They were not moved by May's five minute-long plea.

"It was the most candid, the most forthcoming speech that May has delivered so far on the Brexit issue … I think it will not change the assessment today," Maltese prime minister Joseph Muscat said Friday about the British PM's intervention over coffee the night before.

The Lithuanian president, reflecting on May's comments, said words were nice, but not enough.

"Still we are caged in some kind of rhetoric negotiations in the media … It is time to start real negotiations," Dalia Grybauskaite said, arriving on the second day of the European Council.

Irish PM Leo Varadkar said May's speech at the summit was "very good, very positive", but details were still needed.

On Northern Ireland, May acknowledged the issue needs specific solutions, and she pledged that no physical infrastructure should be added at the border between Northern Ireland and the Republic of Ireland.

Danish prime minister Lars Lokke Rasmussen also emphasised that the Florence speech needed to be "moved" into the negotiating room.

"I will not say anything on Brexit, because there is nothing to say." EU Commission president Jean-Claude Juncker said curtly.

Deadlock?

For his part, the European Council chief tried to diffuse tensions by telling reporters the schism between the UK and EU was not as bad as it seemed.

"My impression is that reports of deadlock between EU and UK are exaggerated," Donald Tusk said Friday, adding that he is a bit more optimistic than Michel Barnier, the official EU Commission Brexit negotiator, who said last week negotiations are in a "deadlock."

"Internal preparations" for adopting additional guidelines to allow Barnier to negotiate on a future and trade deal, and possible transition arrangement, will officially start now.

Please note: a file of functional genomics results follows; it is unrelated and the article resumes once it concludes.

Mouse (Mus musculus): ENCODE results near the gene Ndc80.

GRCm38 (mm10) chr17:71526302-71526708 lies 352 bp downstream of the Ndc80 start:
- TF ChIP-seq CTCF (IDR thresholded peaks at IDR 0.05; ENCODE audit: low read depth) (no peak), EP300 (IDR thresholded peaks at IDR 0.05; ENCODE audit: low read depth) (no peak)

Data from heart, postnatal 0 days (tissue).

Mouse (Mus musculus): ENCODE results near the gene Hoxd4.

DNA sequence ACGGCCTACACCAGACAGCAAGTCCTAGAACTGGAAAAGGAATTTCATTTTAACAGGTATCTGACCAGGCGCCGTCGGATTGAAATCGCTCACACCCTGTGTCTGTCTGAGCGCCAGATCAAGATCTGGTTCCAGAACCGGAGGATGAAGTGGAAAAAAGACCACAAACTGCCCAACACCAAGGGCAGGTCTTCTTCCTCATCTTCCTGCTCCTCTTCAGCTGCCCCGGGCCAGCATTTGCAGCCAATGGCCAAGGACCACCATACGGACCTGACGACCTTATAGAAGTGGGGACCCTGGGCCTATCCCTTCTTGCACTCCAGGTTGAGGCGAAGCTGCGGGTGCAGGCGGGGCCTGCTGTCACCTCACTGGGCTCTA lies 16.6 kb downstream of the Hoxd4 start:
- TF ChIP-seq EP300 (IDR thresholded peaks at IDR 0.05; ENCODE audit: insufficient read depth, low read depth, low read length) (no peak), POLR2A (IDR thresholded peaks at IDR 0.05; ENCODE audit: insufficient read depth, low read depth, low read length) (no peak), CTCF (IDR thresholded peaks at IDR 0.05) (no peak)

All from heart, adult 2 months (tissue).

Tusk said that the preparations will take into account proposals from the UK.

The Commission will have to make a proposal on the additional guidelines for the EU-27 to adopt.

Internal discussions and scoping on such a deal have already started within the EU institutions.

EU rejects UK claim it's slowing Brexit talks

The EU is "not confident, but hopeful" that the UK will achieve sufficient progress for 'stage 2' by December, as Britain's Brexit negotiator blames the slow pace of negotiations on the EU ahead of a crucial summit meeting.

Analysis

May on mission impossible in Brussels

UK prime minister called on other EU leaders to "step forward together", but she has almost nothing to offer them except the threat of walking away.

Brexit talks to resume next week

UK and EU officials will get together next Thursday to try to achieve "sufficient progress" by December on key issues for unlocking the next phase of negotiations.

Magazine

Brexit timeline - 'The clock is ticking'

'The clock is ticking' - a favourite phrase of EU chief negotiator Michel Barnier - has become a stark warning, as the UK government took nine months to initiate the Brexit process and even longer to clarify its positions.